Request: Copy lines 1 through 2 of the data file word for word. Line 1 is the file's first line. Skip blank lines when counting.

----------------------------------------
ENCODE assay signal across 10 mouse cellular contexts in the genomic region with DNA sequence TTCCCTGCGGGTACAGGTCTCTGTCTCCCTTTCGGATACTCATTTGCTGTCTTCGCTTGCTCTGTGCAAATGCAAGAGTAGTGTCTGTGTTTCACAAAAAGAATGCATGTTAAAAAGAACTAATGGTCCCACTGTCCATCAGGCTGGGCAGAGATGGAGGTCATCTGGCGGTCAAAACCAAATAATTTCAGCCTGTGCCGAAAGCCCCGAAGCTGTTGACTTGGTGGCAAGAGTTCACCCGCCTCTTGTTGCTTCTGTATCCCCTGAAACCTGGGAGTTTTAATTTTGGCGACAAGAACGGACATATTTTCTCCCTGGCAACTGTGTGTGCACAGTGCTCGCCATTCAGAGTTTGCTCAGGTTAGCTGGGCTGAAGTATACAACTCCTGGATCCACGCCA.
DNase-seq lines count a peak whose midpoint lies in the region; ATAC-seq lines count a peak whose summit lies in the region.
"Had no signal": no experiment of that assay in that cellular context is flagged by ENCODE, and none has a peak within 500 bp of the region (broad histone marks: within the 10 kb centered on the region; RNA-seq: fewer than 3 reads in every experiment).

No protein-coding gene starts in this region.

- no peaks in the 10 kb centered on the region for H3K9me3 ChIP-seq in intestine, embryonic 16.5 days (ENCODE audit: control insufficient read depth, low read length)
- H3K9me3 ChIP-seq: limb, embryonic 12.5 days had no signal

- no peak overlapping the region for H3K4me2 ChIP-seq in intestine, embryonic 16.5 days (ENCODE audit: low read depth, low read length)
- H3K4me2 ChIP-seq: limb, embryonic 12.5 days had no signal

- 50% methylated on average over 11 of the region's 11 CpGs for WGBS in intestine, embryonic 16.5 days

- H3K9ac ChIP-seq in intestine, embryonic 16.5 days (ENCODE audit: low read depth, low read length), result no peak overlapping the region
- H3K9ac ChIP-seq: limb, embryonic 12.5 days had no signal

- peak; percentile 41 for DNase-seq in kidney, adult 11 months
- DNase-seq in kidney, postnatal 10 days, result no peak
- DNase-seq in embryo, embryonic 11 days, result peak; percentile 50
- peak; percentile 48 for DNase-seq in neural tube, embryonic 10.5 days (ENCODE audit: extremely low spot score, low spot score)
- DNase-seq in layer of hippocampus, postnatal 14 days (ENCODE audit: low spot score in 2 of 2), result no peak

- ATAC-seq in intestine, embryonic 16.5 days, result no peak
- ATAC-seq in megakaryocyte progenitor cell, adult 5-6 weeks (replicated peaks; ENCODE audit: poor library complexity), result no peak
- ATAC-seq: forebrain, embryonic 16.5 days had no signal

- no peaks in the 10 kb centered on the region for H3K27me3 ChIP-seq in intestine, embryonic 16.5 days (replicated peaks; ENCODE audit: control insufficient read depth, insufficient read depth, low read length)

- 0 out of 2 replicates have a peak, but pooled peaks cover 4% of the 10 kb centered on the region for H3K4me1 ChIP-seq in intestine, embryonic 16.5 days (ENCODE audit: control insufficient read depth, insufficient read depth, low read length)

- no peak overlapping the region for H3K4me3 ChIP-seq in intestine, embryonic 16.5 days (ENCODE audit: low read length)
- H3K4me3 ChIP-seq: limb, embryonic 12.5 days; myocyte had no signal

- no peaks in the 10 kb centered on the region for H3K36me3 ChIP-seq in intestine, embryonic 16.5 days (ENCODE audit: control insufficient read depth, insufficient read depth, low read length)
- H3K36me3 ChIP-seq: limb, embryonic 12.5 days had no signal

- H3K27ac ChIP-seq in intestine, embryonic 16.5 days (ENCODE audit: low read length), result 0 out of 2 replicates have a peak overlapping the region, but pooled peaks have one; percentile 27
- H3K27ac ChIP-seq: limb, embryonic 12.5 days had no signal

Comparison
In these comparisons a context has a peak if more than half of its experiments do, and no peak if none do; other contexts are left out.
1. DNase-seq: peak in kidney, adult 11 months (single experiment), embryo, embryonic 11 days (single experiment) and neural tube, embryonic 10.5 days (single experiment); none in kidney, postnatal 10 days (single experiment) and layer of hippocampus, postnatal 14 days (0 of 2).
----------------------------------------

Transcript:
ENCODE assay signal across 10 mouse cellular contexts in the genomic region with DNA sequence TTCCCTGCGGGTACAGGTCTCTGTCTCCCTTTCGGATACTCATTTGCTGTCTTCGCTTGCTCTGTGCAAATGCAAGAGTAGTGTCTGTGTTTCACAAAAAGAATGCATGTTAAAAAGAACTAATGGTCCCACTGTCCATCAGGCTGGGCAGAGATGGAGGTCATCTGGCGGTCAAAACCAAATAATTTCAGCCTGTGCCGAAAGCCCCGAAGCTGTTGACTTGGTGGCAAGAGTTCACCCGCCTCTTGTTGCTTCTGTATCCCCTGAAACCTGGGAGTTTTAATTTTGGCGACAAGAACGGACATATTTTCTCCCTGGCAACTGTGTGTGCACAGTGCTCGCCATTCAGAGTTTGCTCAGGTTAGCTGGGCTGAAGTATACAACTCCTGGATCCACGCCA.
DNase-seq lines count a peak whose midpoint lies in the region; ATAC-seq lines count a peak whose summit lies in the region.